Specialised accountants for psychologists

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    Specialised accountants for psychologists

    Posted by Northadvisory on August 10, 2021

    Psychologist taking notes while talking to the patientBeing a psychologist in 2021 is undoubtedly a challenging profession.

    The impact of the global pandemic has changed the way our day to day lives function, and the demand for mental health services has dramatically increased.

    But even before COVID, the industry felt increasing pressure… with Australia’s ageing population and complex social fabric, the demand for psychologists and other mental health professionals was already high.

    Providing care for your clients is always the primary focus, but it’s important that a psychologist also manages the financial aspect of their services. Here at North Advisory, we are specialised accountants for psychologists. We understand your unique financial requirements and have years of experience working with health professionals.

    Today we look at some of the financial pain points you might experience as a professional psychologist and offer some practical solutions.

    Starting your own practice

    Starting your own practice is an exciting time, but there are many crucial decisions to make through the process. Each can have a significant impact on your finances, and we recommend seeking professional accounting advice to make sure you understand all implications.

    Young man seriously talking to a psychologist

    Some of the most important decisions you will make include:

    •  Which business structure should you use?
    • Should you rent or buy your business property?
    • What’s the most effective way to fund your fit out, including any specialist equipment?
    • Should you consider buying into an established practice?
    • What systems can you employ to manage bookings and your accounting?

    An accountant will be able to assess the financial viability of your options and give you objective recommendations based on your current financial situation.

    Woman taking notes on her notebook while on her office deskEmploying staff

    If your practice is growing, you might find that you become buried in administration. If you find yourself stretched between helping your clients and all the necessary business tasks, you might consider employing support staff.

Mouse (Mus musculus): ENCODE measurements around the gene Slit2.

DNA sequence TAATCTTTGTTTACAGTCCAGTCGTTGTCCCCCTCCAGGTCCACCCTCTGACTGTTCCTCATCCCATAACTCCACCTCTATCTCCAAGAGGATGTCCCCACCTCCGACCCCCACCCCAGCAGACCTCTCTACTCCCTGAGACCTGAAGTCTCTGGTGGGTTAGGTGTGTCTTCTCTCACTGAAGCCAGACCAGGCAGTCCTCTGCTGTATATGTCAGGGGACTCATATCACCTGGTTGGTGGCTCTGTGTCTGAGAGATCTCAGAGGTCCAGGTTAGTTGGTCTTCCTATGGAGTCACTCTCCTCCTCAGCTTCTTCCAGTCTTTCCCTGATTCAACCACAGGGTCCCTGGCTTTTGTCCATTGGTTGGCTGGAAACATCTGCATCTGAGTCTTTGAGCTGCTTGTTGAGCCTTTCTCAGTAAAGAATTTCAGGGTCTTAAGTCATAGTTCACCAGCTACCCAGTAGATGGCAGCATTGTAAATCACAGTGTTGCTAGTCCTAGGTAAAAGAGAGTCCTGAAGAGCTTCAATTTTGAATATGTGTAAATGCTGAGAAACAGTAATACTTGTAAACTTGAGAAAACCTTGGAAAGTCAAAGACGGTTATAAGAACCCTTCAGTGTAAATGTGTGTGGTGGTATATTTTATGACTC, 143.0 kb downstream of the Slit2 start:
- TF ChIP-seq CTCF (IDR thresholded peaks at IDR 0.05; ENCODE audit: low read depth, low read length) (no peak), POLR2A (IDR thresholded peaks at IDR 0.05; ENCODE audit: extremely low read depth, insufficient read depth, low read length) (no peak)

When you are at this stage, there are again many aspects you need to consider.

    It’s not just your prospective employee’s salary that you should be thinking about.

    Do you require someone on a full-time basis, or could you employ them part-time or even casually? Every type of employment has specific entitlements, so this could impact your decision.

    You will also need to be across payroll processing, including tax, superannuation, insurances and any other legal requirements relating to employment.

    There could also be additional costs involved in the recruitment process as well as the time it takes to train your new team member. Plus, don’t forget about the equipment they will be working on… you might need to provide them with a computer or phone in order to perform their role effectively.

    Managing cash flowFinancial budget statement list

    As with any business, your psychology practice will have a range of different ongoing costs. Once you’ve completed the initial fit out with furniture, equipment and relevant supplies, your operating expenses tend to become more regular. They can include rent and outgoings, utilities such as electricity and of course your salary and that of any employees.

    Having regular expenses means that you need to manage your cash flow effectively. Poor cash flow arises when you don’t have enough funds available to cover your expenses.

    A lack of financial planning can have negative implications, so this is where you can turn to your accountant for their expertise.

    They can help you understand your cash flow statement so that you can see where your practice is spending money. Regularly reviewing your expenses allows you to identify your weaknesses and find where you can cut costs as well as track your payments to suppliers.

    Tax minimisation and asset protection

    To achieve the best financial outcome, it’s critical that you utilise tax effective strategies and that you access all the relevant deductions. But it is also essential that you protect your assets from litigation.

    Your accountant can help you protect your wealth by making sure you have the best business structure in place, whether it’s a company, partnership or family trust.

    Woman meeting with adviserSeek professional advice

    Here at North Advisory, we understand your time is extremely valuable. You have clients to care for and you want to know that your accountant can provide the exact services you need. We pride ourselves on our ongoing close working relationships with all our clients, our fast turnaround times and proactive approach.

    If you’re looking to work with a team of accountants who have a proven track record in business accounting for psychologists, we’d love to help. Contact us today.


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